“My daughter’s friends chopped off all her hair at a sleepover and thought it was a funny prank,” the mother wrote.
“My daughter is very upset. What can I do about this?”
Although her post didn’t include many details about how it happened or how old her daughter is, people were quick to share their outrage over the ‘prank’ and advice on how to handle the situation.
Many made the point that cutting someone’s hair without their permission isn’t a joke. It’s bullying.
“This was not a ‘prank’. I’ve worked with pre-teen and teenage girls. Nobody cuts all their friend’s hair off as a ‘funny prank’. This was an act of bullying designed to humiliate your child,” one wrote.
“This is appalling and could be considered assault. I’m so sorry that your daughter experienced this. I’m also sorry that you’re going through this,” added another.
A lot of users advised taking the incident up with the parents of the children responsible.
“I’d immediately contact all parents of girls who attended the party. They need to know that this happened and to be aware of the personalities and peer pressure surrounding these relationships. If necessary, ask the school counsellor to help navigate this experience – for your daughter, the instigators and the by-standers,” one wrote.
Another wrote, “Request that the mean girls apologise. Take photos to show the parents and suggest that she needs to go to a hair stylist and request that other parents pay for it.”
A few suggested filing formal charges over the incident, or engaging legal advice.
A guide to speaking to little girls, by little girls. Post continues after video.
“Consider whether you want to press charges. Yes, I’m serious. This is a crime and you are entitled to retribution,” one wrote.
Another added, “I would send a very polite, strongly worded letter to the parents of the child that held the sleep over; include the name of your lawyer. Explain that they have a certain period of time to reimburse you for the costs you have incurred.”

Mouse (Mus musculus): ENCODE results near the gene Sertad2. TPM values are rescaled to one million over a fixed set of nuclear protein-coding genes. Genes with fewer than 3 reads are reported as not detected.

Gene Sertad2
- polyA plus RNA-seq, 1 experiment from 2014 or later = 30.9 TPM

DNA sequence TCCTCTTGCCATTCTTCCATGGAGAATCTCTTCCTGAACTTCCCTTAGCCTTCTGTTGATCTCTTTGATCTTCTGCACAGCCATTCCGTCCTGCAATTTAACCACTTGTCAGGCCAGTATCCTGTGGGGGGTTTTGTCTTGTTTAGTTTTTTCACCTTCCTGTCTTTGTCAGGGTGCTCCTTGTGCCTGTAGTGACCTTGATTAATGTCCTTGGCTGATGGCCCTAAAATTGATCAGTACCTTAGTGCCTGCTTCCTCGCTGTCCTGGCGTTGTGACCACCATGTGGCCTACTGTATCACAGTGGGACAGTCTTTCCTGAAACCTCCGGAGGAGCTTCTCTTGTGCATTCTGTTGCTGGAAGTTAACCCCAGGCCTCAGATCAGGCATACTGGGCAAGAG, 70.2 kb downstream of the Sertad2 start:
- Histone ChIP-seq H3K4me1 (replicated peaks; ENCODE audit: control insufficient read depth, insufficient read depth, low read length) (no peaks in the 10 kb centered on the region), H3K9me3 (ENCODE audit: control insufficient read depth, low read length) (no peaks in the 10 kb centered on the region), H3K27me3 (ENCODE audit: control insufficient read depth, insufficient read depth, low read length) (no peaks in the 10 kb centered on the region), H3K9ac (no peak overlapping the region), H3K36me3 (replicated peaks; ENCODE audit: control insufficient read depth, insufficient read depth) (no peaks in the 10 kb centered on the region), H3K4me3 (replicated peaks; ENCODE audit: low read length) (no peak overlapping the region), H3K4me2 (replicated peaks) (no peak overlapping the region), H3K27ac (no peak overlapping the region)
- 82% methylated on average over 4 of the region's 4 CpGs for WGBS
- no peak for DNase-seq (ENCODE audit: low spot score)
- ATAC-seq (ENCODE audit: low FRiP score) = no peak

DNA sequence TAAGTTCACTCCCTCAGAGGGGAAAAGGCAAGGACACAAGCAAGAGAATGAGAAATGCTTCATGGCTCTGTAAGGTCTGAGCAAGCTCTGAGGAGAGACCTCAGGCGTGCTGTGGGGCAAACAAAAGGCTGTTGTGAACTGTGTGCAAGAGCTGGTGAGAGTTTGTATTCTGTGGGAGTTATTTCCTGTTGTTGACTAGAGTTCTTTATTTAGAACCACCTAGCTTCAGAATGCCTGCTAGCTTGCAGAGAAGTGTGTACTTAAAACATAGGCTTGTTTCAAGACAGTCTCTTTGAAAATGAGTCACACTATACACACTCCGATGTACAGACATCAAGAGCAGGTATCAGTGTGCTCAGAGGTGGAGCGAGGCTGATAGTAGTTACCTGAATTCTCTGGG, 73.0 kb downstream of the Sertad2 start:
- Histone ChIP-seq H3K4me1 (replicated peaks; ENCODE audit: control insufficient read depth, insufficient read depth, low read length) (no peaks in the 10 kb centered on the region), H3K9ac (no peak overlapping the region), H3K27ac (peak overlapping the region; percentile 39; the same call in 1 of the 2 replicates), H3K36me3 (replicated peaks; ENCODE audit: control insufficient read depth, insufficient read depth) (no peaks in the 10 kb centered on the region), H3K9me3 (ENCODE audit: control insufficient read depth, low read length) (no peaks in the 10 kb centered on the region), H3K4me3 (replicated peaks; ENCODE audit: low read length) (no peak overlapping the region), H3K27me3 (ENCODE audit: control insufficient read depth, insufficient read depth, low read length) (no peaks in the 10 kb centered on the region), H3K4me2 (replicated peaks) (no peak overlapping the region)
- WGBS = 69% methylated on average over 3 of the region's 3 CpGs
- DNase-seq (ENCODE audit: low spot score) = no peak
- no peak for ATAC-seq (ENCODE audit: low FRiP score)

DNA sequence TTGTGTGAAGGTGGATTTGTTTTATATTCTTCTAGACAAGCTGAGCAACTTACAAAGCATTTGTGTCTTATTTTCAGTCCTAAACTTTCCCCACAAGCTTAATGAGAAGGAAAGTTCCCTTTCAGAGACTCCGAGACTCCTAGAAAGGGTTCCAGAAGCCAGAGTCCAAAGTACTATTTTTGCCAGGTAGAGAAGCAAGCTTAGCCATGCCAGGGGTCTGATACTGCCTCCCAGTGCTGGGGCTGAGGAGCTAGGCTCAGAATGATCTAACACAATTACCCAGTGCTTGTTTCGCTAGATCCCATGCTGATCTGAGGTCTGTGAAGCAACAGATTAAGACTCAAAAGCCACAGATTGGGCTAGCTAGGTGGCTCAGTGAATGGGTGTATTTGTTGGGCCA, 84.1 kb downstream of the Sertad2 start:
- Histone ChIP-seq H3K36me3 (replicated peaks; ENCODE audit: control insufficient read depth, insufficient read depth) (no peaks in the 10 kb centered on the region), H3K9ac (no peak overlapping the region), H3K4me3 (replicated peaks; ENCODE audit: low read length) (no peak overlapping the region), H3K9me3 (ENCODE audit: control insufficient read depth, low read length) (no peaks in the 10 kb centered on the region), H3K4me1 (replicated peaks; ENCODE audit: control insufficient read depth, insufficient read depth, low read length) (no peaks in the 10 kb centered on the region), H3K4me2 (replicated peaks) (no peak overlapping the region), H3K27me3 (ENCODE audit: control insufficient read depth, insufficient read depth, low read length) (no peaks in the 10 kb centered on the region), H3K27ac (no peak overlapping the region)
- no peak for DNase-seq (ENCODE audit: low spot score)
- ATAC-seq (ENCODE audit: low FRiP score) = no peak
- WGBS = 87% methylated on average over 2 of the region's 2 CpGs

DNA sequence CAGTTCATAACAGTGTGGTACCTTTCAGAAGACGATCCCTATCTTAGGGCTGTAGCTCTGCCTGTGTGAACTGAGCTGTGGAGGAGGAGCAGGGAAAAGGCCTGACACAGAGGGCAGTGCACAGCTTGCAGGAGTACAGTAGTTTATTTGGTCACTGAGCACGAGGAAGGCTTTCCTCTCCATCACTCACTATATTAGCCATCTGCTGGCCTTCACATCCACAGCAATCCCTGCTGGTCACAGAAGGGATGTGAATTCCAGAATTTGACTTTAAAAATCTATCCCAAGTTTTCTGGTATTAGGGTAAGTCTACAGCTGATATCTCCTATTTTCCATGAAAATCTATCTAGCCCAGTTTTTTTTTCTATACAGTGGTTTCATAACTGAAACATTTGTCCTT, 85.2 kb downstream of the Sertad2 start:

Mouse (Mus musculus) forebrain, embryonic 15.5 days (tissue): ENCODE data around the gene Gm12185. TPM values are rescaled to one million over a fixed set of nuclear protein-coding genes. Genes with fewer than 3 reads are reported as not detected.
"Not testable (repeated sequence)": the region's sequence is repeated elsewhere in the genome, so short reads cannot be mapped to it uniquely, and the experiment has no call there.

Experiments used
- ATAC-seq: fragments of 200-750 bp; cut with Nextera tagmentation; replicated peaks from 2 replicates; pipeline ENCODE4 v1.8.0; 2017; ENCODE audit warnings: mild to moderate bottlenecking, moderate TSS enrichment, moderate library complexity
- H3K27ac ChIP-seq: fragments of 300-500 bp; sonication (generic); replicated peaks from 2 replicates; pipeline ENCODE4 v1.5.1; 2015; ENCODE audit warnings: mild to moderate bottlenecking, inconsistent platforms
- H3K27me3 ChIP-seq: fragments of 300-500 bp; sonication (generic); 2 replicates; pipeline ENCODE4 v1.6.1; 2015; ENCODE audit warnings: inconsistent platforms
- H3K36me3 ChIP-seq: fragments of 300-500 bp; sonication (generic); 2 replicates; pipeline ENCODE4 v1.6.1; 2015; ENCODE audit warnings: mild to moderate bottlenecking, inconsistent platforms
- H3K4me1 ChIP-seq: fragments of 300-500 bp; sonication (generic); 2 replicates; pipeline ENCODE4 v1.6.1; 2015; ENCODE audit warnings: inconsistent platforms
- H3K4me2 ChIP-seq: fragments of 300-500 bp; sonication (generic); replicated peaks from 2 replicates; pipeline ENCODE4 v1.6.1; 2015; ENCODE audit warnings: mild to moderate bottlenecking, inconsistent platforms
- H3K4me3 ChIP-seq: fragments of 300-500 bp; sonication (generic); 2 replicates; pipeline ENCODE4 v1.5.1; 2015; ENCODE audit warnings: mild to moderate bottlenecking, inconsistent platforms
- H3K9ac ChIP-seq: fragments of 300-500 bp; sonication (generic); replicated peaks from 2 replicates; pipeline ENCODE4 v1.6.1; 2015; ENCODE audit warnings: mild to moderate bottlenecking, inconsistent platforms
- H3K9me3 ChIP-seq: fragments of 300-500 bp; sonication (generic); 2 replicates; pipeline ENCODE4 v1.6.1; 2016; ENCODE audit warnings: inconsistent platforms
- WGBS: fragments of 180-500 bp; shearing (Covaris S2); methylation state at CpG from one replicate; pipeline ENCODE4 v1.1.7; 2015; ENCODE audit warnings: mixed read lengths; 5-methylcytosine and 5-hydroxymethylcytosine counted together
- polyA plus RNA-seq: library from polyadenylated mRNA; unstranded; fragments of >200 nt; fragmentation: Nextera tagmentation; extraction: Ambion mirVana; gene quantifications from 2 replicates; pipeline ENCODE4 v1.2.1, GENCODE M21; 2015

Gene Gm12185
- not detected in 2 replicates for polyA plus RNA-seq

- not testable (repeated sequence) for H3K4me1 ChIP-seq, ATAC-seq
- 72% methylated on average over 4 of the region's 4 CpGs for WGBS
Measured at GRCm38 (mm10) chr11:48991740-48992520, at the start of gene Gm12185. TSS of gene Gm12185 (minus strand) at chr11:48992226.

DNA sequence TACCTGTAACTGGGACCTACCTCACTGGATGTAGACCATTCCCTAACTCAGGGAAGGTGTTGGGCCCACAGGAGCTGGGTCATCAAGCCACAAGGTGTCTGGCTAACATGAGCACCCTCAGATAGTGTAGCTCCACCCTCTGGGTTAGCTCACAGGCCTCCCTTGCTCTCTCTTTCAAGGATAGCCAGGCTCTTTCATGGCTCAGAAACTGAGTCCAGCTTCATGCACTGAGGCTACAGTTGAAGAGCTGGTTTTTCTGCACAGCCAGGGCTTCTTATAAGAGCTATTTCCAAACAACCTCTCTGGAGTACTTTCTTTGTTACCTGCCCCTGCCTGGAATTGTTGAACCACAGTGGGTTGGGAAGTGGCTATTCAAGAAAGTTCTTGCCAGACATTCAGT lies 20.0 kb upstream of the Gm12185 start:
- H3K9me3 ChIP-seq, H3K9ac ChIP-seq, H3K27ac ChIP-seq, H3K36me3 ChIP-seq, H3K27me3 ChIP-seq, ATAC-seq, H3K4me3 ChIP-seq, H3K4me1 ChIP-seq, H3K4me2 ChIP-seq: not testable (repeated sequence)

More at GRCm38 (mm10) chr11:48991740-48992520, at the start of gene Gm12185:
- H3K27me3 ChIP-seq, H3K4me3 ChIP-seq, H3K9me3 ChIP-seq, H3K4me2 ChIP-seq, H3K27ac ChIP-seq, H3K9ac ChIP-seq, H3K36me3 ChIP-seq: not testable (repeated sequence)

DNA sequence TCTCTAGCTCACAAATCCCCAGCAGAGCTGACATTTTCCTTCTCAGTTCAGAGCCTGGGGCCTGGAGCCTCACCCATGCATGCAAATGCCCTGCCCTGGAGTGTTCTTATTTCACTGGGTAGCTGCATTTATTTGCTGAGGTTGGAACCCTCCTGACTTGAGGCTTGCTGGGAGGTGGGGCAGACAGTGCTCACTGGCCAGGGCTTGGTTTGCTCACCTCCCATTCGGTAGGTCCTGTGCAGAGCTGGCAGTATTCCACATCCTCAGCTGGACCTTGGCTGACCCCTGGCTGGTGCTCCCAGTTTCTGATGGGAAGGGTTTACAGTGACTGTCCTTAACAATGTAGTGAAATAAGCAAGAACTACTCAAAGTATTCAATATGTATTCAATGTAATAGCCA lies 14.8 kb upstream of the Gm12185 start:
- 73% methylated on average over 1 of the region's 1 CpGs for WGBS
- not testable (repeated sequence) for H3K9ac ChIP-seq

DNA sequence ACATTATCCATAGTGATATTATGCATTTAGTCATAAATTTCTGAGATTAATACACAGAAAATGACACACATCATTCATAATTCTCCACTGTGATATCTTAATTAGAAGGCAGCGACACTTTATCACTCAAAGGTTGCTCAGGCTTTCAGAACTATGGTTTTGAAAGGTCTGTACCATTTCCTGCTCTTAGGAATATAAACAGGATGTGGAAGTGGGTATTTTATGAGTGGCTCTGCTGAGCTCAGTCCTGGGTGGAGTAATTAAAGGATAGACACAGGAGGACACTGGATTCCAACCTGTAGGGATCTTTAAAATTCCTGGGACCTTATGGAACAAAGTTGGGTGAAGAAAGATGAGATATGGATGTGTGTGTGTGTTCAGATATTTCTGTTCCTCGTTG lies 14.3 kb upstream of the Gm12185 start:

Most importantly, others gave suggestions of how the mother could rebuild her daughter’s confidence, which would no doubt have been affected.
“Right now, her confidence is probably shattered. Maybe take her shopping or to get her ears pierced or something that will make her feel like she has some ownership of her own body again. Let her know that you love her, and that her body is her own, and that she’s beautiful no matter what,” one wrote.
“Take your daughter to an excellent hairstylist and get her a ‘hip’ style of her own choice,” another wrote.
Another person wrote, “As much as people think there are great short haircuts out there and that “it will grow back” or that it can be a good thing in disguise, one point that we are really missing here, is that your daughter has truly been assaulted, and the magnitude of her experience should not be shoved under the rug.”
“Talk with your daughter about the experience. Do not project your outrage on her. Ask for her feelings and perceptions. Ask her what she thinks should happen. Help her process the situation,” wrote another.
Another added, “I suggest sitting down with your daughter and showing her how many darling hairstyles she can choose from. Show her all of the images you can find so that she can see how they look on different people. She may even find someone who looks similar to herself.”
Over all, the most common piece of advice was for the mum to use this experience to teach her daughter how she deserves to be treated, and how to treat others.
“A real friend celebrates your beauty. They don’t contribute to your self-consciousness. I hope your daughter heals quickly and finds new friends that will make her feel good about herself.”
What would you do in this situation? Tell us in the comments.
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